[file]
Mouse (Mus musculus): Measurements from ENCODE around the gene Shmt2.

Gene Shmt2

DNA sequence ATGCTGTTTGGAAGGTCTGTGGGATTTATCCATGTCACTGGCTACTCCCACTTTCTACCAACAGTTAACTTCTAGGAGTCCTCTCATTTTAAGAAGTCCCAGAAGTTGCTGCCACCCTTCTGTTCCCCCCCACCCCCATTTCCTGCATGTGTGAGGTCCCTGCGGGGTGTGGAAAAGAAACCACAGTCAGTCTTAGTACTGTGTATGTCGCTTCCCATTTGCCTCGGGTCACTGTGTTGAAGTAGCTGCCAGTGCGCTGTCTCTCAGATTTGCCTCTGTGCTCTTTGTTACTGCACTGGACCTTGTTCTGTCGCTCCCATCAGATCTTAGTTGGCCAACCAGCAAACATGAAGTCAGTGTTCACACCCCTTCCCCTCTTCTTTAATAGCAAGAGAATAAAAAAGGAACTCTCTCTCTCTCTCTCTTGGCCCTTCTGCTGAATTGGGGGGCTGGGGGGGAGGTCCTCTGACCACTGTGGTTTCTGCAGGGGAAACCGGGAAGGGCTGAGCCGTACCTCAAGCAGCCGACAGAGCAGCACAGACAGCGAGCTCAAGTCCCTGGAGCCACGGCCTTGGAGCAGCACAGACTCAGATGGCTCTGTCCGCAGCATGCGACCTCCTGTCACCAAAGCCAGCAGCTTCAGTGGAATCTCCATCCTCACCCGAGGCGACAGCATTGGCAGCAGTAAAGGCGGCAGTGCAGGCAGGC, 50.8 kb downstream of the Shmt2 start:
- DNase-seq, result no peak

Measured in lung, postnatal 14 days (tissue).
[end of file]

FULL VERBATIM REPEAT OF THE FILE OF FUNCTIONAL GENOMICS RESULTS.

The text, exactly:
Mouse (Mus musculus): Measurements from ENCODE around the gene Shmt2.

Gene Shmt2

DNA sequence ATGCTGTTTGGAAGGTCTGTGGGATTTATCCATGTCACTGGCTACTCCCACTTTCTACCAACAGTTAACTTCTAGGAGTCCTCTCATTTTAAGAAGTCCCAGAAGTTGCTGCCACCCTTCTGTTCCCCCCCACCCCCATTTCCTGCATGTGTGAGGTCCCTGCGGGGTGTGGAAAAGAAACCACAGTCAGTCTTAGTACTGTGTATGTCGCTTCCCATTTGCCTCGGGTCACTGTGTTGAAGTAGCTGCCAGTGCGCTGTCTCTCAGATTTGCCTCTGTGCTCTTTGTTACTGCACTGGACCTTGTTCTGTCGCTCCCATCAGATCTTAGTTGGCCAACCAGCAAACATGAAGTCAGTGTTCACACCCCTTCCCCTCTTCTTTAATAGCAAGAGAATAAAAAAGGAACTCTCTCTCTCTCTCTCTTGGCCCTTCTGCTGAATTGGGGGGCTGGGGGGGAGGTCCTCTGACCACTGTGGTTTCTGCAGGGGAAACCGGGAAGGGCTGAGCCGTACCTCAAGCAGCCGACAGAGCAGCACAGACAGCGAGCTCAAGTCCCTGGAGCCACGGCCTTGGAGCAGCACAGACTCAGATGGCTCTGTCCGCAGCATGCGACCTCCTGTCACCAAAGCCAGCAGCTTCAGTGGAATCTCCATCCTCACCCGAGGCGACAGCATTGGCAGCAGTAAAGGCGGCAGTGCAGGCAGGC, 50.8 kb downstream of the Shmt2 start:
- DNase-seq, result no peak

Measured in lung, postnatal 14 days (tissue).